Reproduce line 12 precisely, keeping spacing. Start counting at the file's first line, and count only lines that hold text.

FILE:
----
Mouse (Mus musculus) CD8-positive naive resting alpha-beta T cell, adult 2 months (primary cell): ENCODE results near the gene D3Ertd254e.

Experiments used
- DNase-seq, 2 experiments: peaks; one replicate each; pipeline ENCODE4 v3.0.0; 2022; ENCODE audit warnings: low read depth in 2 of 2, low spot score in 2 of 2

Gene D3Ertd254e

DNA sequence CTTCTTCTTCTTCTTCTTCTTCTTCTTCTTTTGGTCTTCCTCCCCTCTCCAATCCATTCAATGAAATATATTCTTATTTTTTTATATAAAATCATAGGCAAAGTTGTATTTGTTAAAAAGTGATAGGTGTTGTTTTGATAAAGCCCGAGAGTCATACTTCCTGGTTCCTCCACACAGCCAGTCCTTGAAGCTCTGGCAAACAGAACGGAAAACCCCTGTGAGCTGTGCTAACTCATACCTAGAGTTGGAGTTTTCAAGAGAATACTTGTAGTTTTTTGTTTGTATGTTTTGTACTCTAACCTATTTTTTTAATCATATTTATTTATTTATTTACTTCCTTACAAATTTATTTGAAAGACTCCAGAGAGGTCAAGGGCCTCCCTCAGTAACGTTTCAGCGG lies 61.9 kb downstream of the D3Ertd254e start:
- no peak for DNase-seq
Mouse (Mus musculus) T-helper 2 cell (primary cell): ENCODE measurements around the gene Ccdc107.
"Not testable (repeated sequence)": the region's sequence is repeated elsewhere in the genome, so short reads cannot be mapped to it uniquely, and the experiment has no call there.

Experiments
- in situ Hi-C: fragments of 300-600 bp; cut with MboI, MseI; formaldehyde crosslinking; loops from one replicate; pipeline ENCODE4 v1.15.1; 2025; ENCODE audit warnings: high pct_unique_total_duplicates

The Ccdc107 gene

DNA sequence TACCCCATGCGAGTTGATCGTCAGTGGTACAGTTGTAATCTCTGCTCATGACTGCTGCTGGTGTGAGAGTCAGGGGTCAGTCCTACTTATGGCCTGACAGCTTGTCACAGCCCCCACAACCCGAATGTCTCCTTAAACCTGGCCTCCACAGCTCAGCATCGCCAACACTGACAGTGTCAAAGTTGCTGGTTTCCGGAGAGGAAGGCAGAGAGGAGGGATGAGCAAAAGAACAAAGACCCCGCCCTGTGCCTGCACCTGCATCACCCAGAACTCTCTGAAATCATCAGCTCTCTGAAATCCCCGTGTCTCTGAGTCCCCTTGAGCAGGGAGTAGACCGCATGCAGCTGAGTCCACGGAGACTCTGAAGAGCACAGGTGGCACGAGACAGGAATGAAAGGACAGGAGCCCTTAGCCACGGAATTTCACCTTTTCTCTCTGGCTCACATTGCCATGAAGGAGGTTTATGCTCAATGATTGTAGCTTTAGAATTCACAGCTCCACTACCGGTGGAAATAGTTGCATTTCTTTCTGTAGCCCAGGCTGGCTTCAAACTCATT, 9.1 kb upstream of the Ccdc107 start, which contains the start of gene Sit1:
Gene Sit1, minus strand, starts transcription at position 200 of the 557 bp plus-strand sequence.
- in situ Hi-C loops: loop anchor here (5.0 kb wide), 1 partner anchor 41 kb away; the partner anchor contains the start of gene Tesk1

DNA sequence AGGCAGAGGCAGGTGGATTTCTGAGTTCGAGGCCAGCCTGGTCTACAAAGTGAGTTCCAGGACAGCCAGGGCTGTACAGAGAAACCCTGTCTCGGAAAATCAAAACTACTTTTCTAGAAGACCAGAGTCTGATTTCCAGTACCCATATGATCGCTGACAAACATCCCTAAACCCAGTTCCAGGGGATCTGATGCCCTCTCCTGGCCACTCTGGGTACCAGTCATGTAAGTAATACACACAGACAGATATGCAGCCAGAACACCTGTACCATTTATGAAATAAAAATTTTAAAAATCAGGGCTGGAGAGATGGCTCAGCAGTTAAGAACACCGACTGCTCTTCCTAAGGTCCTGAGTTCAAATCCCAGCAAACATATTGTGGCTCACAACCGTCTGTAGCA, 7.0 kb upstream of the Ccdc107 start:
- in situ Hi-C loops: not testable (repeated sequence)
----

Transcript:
DNA sequence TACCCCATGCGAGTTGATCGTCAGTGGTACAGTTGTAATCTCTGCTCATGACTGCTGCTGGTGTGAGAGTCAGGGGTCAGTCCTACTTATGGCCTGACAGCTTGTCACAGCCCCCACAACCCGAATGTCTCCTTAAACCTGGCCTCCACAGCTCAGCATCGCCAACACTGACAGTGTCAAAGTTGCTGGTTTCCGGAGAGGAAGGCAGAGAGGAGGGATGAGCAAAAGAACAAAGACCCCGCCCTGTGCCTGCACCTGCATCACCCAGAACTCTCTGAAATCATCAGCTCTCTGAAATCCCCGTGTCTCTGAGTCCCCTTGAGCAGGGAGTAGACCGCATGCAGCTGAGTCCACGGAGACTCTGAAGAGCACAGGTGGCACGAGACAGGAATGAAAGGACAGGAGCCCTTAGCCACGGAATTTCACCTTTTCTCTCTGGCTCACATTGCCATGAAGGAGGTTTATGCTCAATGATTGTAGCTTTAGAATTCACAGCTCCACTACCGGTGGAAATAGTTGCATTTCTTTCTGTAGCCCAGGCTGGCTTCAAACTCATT, 9.1 kb upstream of the Ccdc107 start, which contains the start of gene Sit1: